The advice that the RAC has given is that having the right car seat for your child is essential for their safety. The research conducted by the RAC shows that some parents and grandparents are willing to take risks by not using the correct car seats. Despite many of these parents, guardians and grandparents saying that they have only not used the correct car seats very occasionally, you can never guarantee that something bad won’t happen. The RAC have urged that every parent, grandparent or guardian should not take the chance, as the possible consequences of such actions are terrible.

In most cases, the Gov website states that children under three years old must always be in a car seat. However, there are some examples of when it is legal for a child to travel in a car without a car seat. These exceptions are listed on the Gov website and include:

  • The child is in a minibus, coach or van
  • The child is in a taxi or minicab
  • The child is on an unexpected journey, for example an emergency
  • There was no room for another car seat

Here is a little more detail about these exceptions. In taxis and minicabs – or any other private hire vehicles – if the driver doesn’t provide the correct child car seat, children can travel without one. But this is only if they are travelling on a rear seat. If this is the case then a child aged three or over must wear an adult seat belt. If the child is under three years old, then they must travel without a seat belt. In coaches, children can travel without a child car seat or seat belt, if they’re not available. And in minibuses, all children must travel in rear seats if a child car seat or an adult seat belt isn’t fitted.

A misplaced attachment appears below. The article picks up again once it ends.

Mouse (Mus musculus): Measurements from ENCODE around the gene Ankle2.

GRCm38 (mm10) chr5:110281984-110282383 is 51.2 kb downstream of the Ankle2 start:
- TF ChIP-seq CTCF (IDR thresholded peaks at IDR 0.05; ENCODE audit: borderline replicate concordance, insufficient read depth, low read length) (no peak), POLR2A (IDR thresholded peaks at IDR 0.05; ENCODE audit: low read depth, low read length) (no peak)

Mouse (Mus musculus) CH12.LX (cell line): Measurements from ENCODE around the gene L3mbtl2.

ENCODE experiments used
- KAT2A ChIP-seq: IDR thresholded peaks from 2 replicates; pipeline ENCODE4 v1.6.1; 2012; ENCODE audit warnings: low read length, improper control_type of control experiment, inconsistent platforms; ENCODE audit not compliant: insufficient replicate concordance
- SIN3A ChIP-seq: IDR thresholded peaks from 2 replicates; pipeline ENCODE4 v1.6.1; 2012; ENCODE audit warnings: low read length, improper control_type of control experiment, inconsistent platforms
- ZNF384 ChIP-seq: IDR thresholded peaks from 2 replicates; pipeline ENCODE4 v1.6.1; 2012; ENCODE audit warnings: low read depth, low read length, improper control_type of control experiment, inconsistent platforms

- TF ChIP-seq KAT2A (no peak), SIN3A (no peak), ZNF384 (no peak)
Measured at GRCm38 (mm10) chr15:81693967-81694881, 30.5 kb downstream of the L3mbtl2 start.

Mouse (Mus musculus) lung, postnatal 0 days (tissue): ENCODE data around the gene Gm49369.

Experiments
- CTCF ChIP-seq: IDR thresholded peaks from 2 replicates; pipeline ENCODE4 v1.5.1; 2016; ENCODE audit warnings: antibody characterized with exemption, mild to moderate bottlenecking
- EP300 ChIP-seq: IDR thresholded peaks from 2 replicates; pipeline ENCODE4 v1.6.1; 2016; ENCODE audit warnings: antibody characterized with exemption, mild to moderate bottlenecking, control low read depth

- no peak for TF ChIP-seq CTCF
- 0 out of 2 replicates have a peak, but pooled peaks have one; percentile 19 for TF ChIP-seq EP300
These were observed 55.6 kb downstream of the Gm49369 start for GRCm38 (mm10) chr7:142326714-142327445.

As for unexpected journeys, if the correct child car seat isn’t available, a child aged three or older can use an adult seat belt. However, this can only be legal if the journey is all of the following:

  • Unexpected
  • Necessary
  • over a short distance

It is essential that you remember that by law, you cannot take children under the age of three on an unexpected journey in a vehicle without the correct child car seat, unless both of the following apply:

  • it’s a licensed taxi or minicab
  • the child travels on a rear seat without a seat belt
  • No room for a third child car seat

Children under the age of three must be in a child car seat. If there’s no room for a third child car seat in the back of the vehicle, the child must travel in the front seat with the correct child car seat. Children aged 3 or older can sit in the back using an adult belt. We encourage you to read through the Gov website’s information about car seats and ensure that you fully understand the regulations and exceptions to avoid being caught out!

The RAC have decided to make a campaign with an aim to use the trust that is associated with the RAC name in the world of motoring to the parent, baby and child products market. This campaign has resulted in the RAC launching its first ever branded child car seat. The new RAC Come and Go i-Rotate i-Size car seat was produced for the RAC by Cosatto, a British child car seat maker.

To have a read of the newspaper articles that have been used in this blog, please look at the following websites:

Our team of specialist driving offence solicitors at Driving Solicitors have the experience and expertise to give advice over any issues regarding children’s car seats. If you have been caught transporting children by car without using a child’s car seat properly, or if you have been accused of doing this offence but feel that you have wrongly been accused, get legal advice and help today! Do not hesitate to contact Driving Solicitors on 0203 488 2551 or email us on to get expert legal advice from a specialist motoring solicitor today.

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Written by:  Miriam Rhodes-Leader